ProRodeo contestants drive the long miles and deal with the stress of battling for every dollar in hopes of reaching the Wrangler National Finals Rodeo in December.
For some, the dream never comes true, and they’re left with an empty feeling of what could have been. For others, lightning strikes, everything aligns and their ticket is punched to Las Vegas.
Steer wrestler Tyler Pearson felt that elation earlier this year when he qualified in the ninth spot for his first Wrangler NFR. On Tuesday, he felt something else – something in his right knee pop as he ran a practice steer at the Thomas & Mack Center.
An MRI the following day revealed the Louisville, Miss., bulldogger had a torn meniscus and sprained medial collateral ligament. Finally in Las Vegas after years of toiling away, Pearson was staring at a major injury hours before he was due to run his first steer in the “big show.”
“They let us run them before the rodeo, and the ground was a little deep and I tweaked my knee,” Pearson said. “They call it a bucket-handle tear, where your meniscus tears and wraps back under your knee. I can’t straighten my knee.
“It was real stressful at first. I thought I hurt it pretty good.”
The dedicated staff of the Justin SportsMedicine Team went to work on Pearson, helping augment a brace that would allow him to compete and have a shot to not only participate in the world’s richest rodeo, but challenge for paychecks.
“They’ve got some good doctors here,” said Pearson, who will have surgery after the Finals to repair the tear. “The SportsMedicine guys got me going and found out what went wrong real quick. They got me iced down, heated up and did whatever it took to get me going.
“They’ve got my knee brace locked down so I can’t straighten it, and we’re going to go at ‘em.”
I talked to Pearson shortly after he turfed his first steer in 5.0 seconds, finishing out of the money in Round 1. He was in good spirits and optimistic about the rest of the rodeo.
“It felt good tonight,” he said of the knee. “I actually didn’t feel it at all, and it didn’t bother me one bit. It’s the one I hurt before, so I was nervous. But tonight, I didn’t feel anything at all. It felt perfect.”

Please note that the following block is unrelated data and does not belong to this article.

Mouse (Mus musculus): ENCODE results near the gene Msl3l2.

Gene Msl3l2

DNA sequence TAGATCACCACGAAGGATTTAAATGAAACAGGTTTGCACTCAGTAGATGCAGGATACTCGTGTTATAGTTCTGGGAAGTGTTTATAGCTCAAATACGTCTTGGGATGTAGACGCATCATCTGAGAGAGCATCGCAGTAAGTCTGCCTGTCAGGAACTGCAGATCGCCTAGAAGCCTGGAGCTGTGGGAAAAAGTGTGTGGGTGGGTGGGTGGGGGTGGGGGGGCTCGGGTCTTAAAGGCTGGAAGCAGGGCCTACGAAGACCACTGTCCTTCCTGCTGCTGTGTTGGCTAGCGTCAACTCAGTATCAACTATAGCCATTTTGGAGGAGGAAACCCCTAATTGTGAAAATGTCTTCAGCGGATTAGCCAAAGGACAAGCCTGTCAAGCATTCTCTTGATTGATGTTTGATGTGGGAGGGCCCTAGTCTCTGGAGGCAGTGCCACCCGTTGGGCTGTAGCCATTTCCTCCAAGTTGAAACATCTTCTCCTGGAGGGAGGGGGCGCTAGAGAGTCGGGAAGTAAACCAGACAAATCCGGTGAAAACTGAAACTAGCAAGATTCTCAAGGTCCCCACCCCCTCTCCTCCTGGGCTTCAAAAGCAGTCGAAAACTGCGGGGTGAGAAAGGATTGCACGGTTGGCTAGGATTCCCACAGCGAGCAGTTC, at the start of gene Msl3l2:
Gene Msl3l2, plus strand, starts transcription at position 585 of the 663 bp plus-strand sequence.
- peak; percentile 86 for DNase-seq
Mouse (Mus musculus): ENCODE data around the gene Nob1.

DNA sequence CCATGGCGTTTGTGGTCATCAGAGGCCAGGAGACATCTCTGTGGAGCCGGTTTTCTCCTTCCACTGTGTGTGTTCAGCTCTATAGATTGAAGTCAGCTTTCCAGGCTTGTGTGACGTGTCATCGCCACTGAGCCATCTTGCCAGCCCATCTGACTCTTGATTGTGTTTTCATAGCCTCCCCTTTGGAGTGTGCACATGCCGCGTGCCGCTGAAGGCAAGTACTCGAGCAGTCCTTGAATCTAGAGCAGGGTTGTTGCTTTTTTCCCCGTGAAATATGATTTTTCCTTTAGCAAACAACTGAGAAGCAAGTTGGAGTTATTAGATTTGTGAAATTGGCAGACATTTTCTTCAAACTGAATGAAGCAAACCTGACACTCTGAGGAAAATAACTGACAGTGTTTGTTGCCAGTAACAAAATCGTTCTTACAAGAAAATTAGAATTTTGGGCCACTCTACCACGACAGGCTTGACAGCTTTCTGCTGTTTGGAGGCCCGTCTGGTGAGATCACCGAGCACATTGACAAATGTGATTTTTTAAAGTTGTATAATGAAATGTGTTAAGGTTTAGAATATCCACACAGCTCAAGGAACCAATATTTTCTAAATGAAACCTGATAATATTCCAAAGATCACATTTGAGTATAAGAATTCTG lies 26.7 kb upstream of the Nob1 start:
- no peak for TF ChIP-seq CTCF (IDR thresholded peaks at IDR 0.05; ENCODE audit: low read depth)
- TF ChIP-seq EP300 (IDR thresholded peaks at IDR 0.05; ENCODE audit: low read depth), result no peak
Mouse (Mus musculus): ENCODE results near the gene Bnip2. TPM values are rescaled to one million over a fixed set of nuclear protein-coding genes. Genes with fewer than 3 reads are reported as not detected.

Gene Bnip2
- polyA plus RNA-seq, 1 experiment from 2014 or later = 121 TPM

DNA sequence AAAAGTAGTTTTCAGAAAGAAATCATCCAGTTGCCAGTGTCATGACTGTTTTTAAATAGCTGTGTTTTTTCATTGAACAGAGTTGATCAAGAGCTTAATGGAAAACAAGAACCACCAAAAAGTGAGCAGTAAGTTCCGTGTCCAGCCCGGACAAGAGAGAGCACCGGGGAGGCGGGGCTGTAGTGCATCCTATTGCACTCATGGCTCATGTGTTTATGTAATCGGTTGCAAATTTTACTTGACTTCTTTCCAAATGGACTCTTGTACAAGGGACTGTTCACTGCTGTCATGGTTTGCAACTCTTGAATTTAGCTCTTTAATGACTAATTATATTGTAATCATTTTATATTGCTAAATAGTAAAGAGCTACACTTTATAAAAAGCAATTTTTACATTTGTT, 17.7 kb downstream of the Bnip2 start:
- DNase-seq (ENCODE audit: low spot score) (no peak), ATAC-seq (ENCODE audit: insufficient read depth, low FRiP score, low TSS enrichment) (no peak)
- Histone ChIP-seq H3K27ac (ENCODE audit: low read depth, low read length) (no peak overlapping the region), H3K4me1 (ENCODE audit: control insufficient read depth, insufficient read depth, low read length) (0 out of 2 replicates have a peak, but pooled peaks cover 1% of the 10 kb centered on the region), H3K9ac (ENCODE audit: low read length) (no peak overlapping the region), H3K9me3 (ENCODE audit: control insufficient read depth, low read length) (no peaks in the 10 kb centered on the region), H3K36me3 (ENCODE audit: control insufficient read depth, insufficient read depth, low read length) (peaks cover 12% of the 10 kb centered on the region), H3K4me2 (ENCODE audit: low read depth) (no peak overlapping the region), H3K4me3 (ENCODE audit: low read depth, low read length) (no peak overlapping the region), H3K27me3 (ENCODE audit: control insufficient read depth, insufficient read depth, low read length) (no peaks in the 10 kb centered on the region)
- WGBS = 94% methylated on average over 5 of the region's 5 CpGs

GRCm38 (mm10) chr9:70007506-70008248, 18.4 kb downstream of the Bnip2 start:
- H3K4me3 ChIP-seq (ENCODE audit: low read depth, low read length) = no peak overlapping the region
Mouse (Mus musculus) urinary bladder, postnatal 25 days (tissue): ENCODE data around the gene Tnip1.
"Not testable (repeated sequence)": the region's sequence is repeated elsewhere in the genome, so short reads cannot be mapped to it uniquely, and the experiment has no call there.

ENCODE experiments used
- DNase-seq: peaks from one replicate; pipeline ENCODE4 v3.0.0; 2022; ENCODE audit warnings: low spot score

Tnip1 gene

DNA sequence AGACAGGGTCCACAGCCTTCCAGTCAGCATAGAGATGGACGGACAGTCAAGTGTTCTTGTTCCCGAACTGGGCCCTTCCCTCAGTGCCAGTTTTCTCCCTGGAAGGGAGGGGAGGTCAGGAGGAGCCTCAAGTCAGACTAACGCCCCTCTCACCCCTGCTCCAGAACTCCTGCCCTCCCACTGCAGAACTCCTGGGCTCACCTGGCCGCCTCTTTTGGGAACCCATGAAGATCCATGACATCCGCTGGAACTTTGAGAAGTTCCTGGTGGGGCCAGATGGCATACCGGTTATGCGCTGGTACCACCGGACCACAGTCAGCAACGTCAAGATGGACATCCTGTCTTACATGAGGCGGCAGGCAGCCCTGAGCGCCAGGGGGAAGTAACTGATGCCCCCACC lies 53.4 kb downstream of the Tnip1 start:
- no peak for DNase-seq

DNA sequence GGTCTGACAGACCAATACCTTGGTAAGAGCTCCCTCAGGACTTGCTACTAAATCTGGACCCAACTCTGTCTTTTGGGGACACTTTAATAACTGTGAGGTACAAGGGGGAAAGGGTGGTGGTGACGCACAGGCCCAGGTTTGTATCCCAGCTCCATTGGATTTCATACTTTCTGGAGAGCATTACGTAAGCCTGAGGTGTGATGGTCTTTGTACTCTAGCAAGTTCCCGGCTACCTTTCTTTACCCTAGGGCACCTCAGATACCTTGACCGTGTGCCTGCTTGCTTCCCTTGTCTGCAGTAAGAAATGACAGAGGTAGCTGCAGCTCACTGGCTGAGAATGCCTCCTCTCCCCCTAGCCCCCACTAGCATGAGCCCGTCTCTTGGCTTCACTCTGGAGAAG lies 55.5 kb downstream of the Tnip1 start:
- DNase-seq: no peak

When I asked if he’d be able to make it the rest of the nine rounds, his response came quickly and honestly.
“They’re going to have to amputate my leg for me not to,” Pearson said.
Pearson has dealt with the ordeal like a champion, impressing those closest to him, including three-time Wrangler NFR bulldogger Jake Rinehart, who is hazing for him.
“He’s had a really good attitude about it, and I knew he was going to run one just because he made it (here),” said Rinehart, who qualified for the Wrangler NFR in 2007, 2009 and 2011. “I was glad to see that brace helped and that mentally and physically (the injury) wasn’t bothering him anymore and he was ready to rock ‘n’ roll again. We’re going to back in the corner, run them as hard as we can, and hopefully it all works out.”
Rinehart knew his buddy was going to be able to give it a go after Pearson paid him a visit in his hotel room earlier this week.
“It was a little before the (first) perf, and he called me up and wanted to know where I was,” Rinehart said. “I told him my room number, and he said, ‘All right, I’m going to come see ya. He came jogging into my room, jogged to one end of the bedroom, jumped up and down and said, ‘Man, it feels great!’
“He jogged to the other end of the room, jumped up and down and said, ‘I’ve got to go. I feel good.’ And out the door he went on a run.”
His traveling partner, Stan Branco, knows Pearson has the intestinal fortitude needed to overcome the setback.
“He’s kept (a good) attitude well about the rodeo,” said Branco, who qualified for his first Wrangler NFR this year by finishing the regular season 10th in the standings. “After last night, he’s settled in, and it looks like his knee feels good.”
Pearson has the right mentality while overcoming the obstacle that’s before him.
“It bugs you, but you’ve got to deal with what you’ve got,” said Pearson, who is riding Rinehart’s horse, Eight Ball, at the Finals. “The hand’s been played, and you’ve got to deal with it. We have some good doctors here who are going to keep me going, and there’s not a chance I’m going to turn one out.
“Unless I can’t walk on it, I’m going to run them.”
Perhaps his breakout season – in which he won the Pendleton (Ore.) Round-Up and the Days of ’47 Rodeo in Salt Lake City, Utah – coupled with the experience of becoming a father for the first time have helped Pearson keep a level head while dealing with the injury. Pearson’s wife, Carissa, gave birth to a boy, Stetson, on June 13.
“It’s been awesome and has been a great year,” Pearson said. “I had a great winter, a really slow summer and a great fall. As far as the family deal, that was awesome, and I hated to leave my son. I had to leave 10 days after he was born to go rodeo, but I’d had a good winter and had a chance to make the Finals.”
The 6-2, 220-pounder is living a dream while competing at his first Wrangler NFR, and a “little” knee injury isn’t going to keep him from backing into the box and nodding his head.
“Oh, it’s been emotional,” Pearson said. “I’ve been stressed out with this little bit of injury, but it’s been emotional knowing I’m here. I teared up.
“Knowing everything I’ve ever done to work for it, and I’m here. It’s unreal to be here.”